It is no secret that the first few years of life are especially crucial for human development. The brain is particularly plastic and wired for connection in the first years of life. This makes this time an especially important window for setting the tracks of human thought and development. These are easy to maintain and hard to change later in life, when the brain loses some (but not all) of its plasticity. Early childhood education has become a global focus, as a way to set the foundations for lifelong learning and habits of mind.
What is less widely recognized is that the early years of life are an even more critical period for the development of emotional habits. The first years of life are the moment that essential relational patterns are being set within the human psyche. The modes of relation established during this time set the tone, direction, and qualities of relation that endure throughout life. It is extremely difficult to change them later because they form part of the unexamined background of life as lived by each individual. Many psychotheraphy techniques have been developed to help people try to reprogram their inner emotional orientations, but these requires a conscious and sustained effort to cognitively rewire patterns that were formed before the self was conscious of their formation. Even when an individual is aware that their emotional patterns are unhelpful or unhealthy and are willing to seek help or work to change them, it is often a long and uphill battle.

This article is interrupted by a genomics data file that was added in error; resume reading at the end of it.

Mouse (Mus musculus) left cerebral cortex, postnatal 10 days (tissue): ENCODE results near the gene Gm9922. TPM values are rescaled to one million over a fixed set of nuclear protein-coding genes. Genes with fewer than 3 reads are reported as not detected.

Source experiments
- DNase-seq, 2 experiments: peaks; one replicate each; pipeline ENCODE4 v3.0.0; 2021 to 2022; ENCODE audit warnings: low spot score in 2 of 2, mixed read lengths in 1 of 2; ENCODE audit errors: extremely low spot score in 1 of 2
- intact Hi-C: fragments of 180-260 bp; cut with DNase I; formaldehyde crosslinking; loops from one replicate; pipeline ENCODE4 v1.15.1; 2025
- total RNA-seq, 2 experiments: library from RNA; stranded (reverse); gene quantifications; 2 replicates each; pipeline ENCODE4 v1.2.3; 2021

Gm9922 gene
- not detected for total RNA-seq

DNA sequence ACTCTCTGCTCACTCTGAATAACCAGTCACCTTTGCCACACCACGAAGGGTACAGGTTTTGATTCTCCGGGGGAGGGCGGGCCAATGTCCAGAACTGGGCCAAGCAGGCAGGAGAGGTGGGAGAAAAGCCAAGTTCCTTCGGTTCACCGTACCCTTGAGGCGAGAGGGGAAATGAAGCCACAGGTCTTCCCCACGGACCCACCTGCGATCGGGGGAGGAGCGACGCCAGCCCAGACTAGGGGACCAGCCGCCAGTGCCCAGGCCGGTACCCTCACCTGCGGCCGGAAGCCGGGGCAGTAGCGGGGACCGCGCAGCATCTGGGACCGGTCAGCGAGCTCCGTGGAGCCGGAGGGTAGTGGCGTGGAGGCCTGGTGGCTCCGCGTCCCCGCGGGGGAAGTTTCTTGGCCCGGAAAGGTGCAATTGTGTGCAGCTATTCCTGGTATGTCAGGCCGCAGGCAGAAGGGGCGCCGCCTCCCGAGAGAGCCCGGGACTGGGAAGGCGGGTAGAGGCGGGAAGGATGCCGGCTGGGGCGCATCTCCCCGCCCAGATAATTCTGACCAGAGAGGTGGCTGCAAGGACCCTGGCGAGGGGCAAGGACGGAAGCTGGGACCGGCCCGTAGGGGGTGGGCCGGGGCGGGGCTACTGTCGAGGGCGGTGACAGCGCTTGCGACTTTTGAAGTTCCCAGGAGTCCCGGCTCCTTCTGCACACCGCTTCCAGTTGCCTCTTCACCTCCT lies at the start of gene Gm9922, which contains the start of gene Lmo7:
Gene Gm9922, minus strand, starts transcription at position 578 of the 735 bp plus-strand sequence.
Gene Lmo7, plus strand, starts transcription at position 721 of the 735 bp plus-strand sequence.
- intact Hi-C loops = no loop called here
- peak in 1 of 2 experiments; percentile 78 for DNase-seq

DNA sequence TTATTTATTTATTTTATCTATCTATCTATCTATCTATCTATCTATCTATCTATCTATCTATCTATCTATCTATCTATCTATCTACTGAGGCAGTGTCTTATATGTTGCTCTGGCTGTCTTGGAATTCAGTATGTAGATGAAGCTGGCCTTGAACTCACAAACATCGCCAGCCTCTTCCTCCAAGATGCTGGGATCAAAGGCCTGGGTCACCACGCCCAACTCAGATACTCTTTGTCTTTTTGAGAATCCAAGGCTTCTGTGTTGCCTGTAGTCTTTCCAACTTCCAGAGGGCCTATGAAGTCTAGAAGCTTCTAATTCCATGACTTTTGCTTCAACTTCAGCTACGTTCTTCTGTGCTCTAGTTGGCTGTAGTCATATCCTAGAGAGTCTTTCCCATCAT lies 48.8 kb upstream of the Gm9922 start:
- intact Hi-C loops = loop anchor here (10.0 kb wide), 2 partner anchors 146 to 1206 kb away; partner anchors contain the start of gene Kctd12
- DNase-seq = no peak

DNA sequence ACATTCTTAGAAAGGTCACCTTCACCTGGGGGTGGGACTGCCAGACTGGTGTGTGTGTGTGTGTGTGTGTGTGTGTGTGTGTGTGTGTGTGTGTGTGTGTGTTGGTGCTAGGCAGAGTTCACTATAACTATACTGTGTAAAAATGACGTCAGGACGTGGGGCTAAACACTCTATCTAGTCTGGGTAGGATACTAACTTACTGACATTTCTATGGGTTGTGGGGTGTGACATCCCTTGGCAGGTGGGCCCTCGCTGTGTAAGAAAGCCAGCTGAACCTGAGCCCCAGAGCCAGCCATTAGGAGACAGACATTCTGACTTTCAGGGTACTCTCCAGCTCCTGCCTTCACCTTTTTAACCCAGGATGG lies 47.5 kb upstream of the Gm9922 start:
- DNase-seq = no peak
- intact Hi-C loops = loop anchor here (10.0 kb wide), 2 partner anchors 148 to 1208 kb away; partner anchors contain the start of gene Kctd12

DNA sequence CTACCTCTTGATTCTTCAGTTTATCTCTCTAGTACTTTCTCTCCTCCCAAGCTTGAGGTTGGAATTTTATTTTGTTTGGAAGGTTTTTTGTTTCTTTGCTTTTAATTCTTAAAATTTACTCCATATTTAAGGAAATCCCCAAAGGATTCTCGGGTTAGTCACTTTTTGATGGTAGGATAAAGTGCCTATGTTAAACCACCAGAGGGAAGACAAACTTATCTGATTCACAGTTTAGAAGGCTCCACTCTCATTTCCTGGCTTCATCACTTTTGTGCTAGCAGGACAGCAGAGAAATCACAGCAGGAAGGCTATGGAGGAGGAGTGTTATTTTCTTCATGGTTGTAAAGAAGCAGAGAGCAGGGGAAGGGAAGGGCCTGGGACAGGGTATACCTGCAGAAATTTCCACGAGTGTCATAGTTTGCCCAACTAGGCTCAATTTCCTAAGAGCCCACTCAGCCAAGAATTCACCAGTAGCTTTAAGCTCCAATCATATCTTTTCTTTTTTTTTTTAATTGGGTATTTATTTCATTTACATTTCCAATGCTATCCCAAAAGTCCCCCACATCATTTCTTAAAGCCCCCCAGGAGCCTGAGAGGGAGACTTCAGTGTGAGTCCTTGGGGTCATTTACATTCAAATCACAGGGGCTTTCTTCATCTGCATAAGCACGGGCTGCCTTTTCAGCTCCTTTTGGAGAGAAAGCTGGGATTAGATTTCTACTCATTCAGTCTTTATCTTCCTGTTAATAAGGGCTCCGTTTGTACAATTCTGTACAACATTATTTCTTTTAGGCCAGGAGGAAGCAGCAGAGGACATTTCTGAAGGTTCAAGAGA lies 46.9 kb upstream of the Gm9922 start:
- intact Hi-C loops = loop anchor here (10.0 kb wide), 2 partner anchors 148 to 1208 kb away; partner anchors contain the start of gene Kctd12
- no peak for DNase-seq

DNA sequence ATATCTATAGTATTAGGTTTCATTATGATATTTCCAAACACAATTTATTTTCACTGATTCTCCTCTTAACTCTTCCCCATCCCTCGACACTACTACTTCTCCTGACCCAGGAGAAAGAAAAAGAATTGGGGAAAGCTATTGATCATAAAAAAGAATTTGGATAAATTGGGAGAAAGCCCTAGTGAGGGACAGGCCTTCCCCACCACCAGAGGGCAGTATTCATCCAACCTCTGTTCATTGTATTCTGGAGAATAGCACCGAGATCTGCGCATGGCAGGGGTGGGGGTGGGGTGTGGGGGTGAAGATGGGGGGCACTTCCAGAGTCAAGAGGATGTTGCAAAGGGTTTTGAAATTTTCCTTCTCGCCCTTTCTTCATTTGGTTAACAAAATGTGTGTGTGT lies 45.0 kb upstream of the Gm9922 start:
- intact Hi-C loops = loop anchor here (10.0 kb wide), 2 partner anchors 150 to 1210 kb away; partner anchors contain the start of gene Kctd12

Social ills (racism in its myriad forms, workaholism, abuse, depression, substance abuse and addiction, bullying, exploitation, oppression, etc.) consist almost entirely in problematic – neglectful or violent – modes of relating to self and other. Thus the establishment of healthy emotional and affective patterns during early life is a matter of interest not only for the optimum development of each individual human being but also the most important task for the creation and maintenance of strong, healthy, and sustainable societies. Every other task should be subordinate to this one in priority and investment of time and energy.
What would it look like to create a society in which the proper nurture of early childhood is promoted and supported on every level? This is a dream that we must all dream together. In order to build a healthy and sustainable society, every single child born into it needs to receive full and sufficient nurture, to meet not simply physical needs, but also to meet their emotional and affective needs and set them up in habits and patterns of satisfaction, trust, joy, love, peace, and respect. When this is our goal, it is quickly apparent that we must all go back to the beginnings of life, and find a way for every child to have significant and nurturing attachment relationships with adults who know them personally AND are able to offer the nurture and supportive modeling that enable children to develop healthy affective and emotional patterns.